Most Americans are coming to terms with the environmental peril facing our planet. Documentaries, books, media attention and scientific research are raising consciousness to this very important issue. For this we should all be grateful. However, there exists an inconvenient truth within the present environmental movement. The greatest levels of environmental derogation exist where people of color live.
The interim executive director of the Missouri Baptist Convention has apologized for calling the Confederate flag a symbol of hate.
It was a costly battle for many whose family, profession, prestige – even life itself were laid on the line. During the 1950s and 1960s the fight for dignity and human rights against bigotry, hate and apathy changed the lives of thousands of Americans.
Leaders of the American Baptist Churches in the U.S.A. said a recent Pew Forum on Religion and Public Life survey plotting America's religious landscape used flawed methodology in reporting the denomination as 81 percent white.
Racism is racism. Sexism is sexism. Wrong is wrong. Secular hate speech is as wrong as religious hate speech. Liberal untruthfulness is as wrong as conservative untruthfulness. Yet human nature compels us to rationalize, to justify and to defend our dehumanizing action and beliefs, and those of our friends, those on our side.
On Friday, April 4, the world remembers the 40th anniversary of the untimely and tragic death of Dr. Martin Luther King Jr. Dr. King's legacy is large, and much of the progress we have made in race relations, although still inadequate, is due to his unwavering belief and commitment to justice, freedom, and equality for all.
The editor of the Missouri Baptist Convention's in-house publication, "The Pathway," has strongly defended the controversial Confederate battle flag and aggressively attacked those who challenge it.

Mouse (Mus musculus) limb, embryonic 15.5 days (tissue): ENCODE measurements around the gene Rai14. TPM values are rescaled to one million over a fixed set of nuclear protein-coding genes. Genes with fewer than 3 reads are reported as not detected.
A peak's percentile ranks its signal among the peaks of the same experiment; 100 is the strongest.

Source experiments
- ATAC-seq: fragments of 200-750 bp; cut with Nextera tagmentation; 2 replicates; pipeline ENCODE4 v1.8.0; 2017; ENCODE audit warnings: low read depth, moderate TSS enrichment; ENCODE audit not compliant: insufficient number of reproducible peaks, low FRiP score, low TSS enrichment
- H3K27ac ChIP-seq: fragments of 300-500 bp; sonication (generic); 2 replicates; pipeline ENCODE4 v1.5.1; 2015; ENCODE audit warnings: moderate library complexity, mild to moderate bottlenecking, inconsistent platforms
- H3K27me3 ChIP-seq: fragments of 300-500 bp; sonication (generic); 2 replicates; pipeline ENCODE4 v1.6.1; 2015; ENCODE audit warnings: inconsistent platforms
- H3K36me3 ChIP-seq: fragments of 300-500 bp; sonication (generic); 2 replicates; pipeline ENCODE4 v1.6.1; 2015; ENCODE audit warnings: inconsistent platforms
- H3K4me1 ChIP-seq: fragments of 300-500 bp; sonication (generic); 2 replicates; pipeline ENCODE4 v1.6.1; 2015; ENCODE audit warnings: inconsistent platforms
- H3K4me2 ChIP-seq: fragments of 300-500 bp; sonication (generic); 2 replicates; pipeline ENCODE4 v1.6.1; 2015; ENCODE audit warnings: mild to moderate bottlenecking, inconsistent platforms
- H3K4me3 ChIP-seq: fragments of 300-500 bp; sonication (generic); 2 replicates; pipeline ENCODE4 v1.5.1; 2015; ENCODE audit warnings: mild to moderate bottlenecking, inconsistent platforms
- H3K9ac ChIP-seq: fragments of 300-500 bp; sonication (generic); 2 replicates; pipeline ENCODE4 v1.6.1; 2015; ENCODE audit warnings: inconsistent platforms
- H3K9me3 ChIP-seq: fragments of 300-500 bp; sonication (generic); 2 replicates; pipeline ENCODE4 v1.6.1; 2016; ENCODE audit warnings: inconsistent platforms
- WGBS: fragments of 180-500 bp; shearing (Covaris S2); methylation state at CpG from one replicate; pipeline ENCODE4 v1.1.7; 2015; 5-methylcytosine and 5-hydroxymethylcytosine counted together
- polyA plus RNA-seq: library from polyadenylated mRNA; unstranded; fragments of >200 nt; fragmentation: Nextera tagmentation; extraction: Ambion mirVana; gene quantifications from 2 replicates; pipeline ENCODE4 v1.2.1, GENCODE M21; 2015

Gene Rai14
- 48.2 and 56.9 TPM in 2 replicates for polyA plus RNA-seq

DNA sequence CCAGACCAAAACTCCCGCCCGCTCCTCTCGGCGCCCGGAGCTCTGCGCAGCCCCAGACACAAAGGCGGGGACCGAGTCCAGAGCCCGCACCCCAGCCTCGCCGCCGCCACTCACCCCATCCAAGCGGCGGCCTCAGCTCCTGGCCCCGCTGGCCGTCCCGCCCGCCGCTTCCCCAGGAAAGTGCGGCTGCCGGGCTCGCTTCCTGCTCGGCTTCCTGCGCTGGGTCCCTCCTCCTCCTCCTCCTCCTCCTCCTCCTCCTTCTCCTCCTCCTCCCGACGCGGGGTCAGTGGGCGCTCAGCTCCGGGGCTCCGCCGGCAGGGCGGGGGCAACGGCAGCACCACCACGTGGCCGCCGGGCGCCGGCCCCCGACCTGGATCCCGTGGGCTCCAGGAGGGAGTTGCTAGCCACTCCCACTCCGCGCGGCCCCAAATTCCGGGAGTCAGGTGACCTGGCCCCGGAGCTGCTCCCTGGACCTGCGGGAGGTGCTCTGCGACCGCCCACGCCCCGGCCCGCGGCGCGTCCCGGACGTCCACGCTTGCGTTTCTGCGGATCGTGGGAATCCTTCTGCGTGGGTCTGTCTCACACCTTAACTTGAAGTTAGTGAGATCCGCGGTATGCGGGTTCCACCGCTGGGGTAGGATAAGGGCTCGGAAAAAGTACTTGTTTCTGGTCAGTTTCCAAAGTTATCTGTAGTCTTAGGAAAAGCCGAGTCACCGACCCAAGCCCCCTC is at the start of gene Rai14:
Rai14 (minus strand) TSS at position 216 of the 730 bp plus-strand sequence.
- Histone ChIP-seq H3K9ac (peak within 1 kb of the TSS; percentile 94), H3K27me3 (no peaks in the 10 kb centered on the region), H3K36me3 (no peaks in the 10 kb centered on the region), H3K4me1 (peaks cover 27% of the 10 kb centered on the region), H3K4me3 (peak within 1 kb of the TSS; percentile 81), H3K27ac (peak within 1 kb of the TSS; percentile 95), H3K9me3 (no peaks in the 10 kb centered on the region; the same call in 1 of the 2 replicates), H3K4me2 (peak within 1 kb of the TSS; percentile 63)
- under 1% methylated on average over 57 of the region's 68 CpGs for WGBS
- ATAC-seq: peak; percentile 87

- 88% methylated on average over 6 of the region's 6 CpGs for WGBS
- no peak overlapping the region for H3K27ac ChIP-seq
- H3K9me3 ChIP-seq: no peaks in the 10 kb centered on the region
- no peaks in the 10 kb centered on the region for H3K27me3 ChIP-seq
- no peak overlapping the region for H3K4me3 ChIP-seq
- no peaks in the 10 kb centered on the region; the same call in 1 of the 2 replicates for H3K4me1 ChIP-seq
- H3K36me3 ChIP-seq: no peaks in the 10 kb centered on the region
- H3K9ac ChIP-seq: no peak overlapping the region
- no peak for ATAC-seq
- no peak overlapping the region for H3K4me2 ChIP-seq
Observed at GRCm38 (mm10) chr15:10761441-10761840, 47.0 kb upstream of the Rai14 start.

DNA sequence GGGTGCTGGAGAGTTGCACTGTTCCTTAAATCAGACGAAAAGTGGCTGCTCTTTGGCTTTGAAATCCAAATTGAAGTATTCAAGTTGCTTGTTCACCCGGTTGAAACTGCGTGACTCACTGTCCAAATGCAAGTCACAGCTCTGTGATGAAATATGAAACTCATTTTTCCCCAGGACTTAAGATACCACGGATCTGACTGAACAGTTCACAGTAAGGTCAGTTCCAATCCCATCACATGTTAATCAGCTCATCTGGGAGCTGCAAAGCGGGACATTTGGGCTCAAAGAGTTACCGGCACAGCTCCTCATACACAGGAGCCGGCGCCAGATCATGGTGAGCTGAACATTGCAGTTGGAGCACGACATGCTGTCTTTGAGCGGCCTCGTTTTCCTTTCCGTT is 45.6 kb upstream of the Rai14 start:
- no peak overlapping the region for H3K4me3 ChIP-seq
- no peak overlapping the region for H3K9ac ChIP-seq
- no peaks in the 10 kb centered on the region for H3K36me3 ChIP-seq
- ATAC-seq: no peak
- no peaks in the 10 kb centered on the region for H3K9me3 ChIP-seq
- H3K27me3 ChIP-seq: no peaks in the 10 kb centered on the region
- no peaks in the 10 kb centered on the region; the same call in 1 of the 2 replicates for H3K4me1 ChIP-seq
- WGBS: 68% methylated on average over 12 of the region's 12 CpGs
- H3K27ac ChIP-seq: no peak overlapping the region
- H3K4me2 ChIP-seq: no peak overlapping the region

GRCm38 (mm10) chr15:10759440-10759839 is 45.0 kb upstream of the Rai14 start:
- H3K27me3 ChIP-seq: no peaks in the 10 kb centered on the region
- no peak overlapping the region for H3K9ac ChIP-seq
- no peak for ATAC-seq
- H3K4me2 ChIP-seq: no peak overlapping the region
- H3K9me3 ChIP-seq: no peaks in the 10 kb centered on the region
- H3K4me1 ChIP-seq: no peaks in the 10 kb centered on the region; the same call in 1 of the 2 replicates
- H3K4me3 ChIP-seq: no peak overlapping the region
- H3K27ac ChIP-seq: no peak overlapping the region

An Alabama law professor who argues that fair taxation is a moral issue will present her case June 19 at a luncheon meeting sponsored by the Baptist Center for Ethics. The gathering is in conjunction with the 18th General Assembly of the Cooperative Baptist Fellowship, scheduled June 19-20 in Memphis, Tenn.
Growing up black in America, Aidsand Wright-Riggins says he is used to hearing the "n-word." What bothers him is as a midweek air traveler he seldom sees more than one or two fellow African-American passengers, even though the United States is more than 12 percent black.
What do Barack Obama, Hillary Clinton and John McCain have in common? All three are ontologically white males. No one can become the leader of the world's most powerful country (empire?) unless they are committed to what male whiteness symbolizes within the colonial process.
Last week Barack Obama did two remarkable things. First he risked speaking directly to the reality of racism in America and American history. Obama framed his remarks with his signature phrase of "the audacity of hope." He claimed that his populist candidacy for the presidency is proof that audacious hope has a place in today's America.
This has been a remarkable morning. It started with a phone call from Tony Brown, a radio talk show host in Alexandria, La. On the show with me were Jerriel Bazile, whose brother stands accused of selling drugs to an FBI agent in Bunkie, La., and a woman whose son has been charged in a shooting. We talked about the adversarial relationship between the Bunkie police force and the poor black community. Yesterday, Mr. Bazile reported, 100 Bunkie residents gathered to protest and organize.
The writer of the Gospel of John has John the Witness (a.k.a. John the Baptist in the other Gospels) saying, upon seeing Jesus approaching him:
What color was Jesus? Was it skin pigmentation that determined Jesus' message or was it the prophetic imagination that defined his mission? Are pigmentation and imagination separable or inseparable? How is it that we remake Jesus in our own image?
Should a Southern Baptist Convention leader resign for using a Yiddish slur against a Jewish senator, or is it "much ado about not much?" That's the range of reaction to Monday's EthicsDaily.com story quoting Ethics & Religious Liberty head Richard Land calling New York Senator Chuck Schumer a "schmuck."
Now we have a chance to see what the Religious Right is made of--if it truly stands for ethics and values, as its leaders profess, or whether its leaders can continue to engage in gutter politics and get away with it.
A Southern Baptist leader lecturing at Criswell College used a gutter word to describe a Jewish U.S. senator.